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(KSL News) -- Americans are going to the polls today and some of them are not having a good experience exercising their right to vote. This was Pennsylvania where voters in at least 50 polling places had trouble with their machines and had to use paper ballots.
There was also one man in Allentown, Pennsylvania who created a stir by smashing his electronic voting machine before sitting down and waiting to be arrested.
Here in Utah we've had calls from voters in several precincts in Weber and Salt Lake Counties telling us that election judges didn't get all of the electronic voting machines up and running by the time voting started at 7:00.
The calls to us from voters started early this morning that they couldn't vote because of technical problems. The frustration level was high among voters who made an effort to go and vote this morning.
Scott Harris, Voter: "I'm already here in the morning, so voting is important enough I'll come back. Its' a bummer. That doesn't happen with paper, paper doesn't break but machines do."
As soon as we heard there were problems, we headed over to Utah County election headquarters to find out what was going on. The problem turned out not to be with the voting machines themselves, but with the encoder cards, which activate the smart cards and allow each voter to cast their ballot.
The cards would not work and the reason for that is still not clear. Utah County and the voting machine company is looking into that. For about two hours this morning, at least 32 of the polling locations could not let people vote until the problem was fixed.
We checked in with two other voting locations in Utah County and they reported no delays in voting this morning. The only real effect from this right now is that many people will have to come back to vote tonight or may not get to vote if they can't get back to the polls before eight o'clock tonight.
Again, the problem this morning is fixed, but for the hundreds of voters who couldn't vote this morning they have serious questions about the new voting system.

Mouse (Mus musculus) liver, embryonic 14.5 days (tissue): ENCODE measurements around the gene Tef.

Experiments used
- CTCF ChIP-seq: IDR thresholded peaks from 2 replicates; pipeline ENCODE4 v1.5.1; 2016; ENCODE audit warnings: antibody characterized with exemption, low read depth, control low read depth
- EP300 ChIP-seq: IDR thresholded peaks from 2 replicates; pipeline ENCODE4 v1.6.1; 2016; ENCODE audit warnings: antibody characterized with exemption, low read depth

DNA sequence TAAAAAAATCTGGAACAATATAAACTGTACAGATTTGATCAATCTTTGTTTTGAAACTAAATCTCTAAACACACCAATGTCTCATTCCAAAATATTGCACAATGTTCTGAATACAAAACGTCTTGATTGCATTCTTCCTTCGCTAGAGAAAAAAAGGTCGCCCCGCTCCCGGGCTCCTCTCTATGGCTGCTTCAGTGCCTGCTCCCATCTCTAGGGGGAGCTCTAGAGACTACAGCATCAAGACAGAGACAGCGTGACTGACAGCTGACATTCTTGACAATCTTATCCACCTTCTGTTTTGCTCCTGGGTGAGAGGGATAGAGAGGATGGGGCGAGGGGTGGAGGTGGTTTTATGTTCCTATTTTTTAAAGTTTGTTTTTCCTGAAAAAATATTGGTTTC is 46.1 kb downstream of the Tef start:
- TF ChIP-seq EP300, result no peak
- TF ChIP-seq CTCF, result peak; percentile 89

Election officials say there was no way they could have discovered this before, since they couldn't encode official ballot cards until the election was underway at seven this morning.
Still it was a glitch that many voters have been telling us today is un-acceptable.
Utah was not the only state to run into electronic voting problems. Colorado, South Carolina, Tennessee, Indiana, Florida and Illinois all had problems at the polls. However, poll watchers say none of today's voting problems seem to signal any disaster, so far.
A spokesman for one watchdog group describes the day as having "lots of fender-benders, but no major tie-ups."
Wayne Lennington, Circuit Court Judge, Indiana: "We are going to try to do the best we can to get everybody to vote, but that doesn't mean it's going to be satisfactory."
In some states certain precincts extended hours in an effort to make sure people get a chance to vote. Others have pulled out paper ballots, although some worry trying to use both types of ballots will lead to problems when it's time to tally the votes.
For one US Senate candidate there is suspicion about the machines. Pete Ashdown has made his living on computers. His opinion differs from some of the people trying the machines out today.
Pete Ashdown, Democratic Candidate: "I know what computers can do and i know computers have problems and I think we should go back to paper and pencil."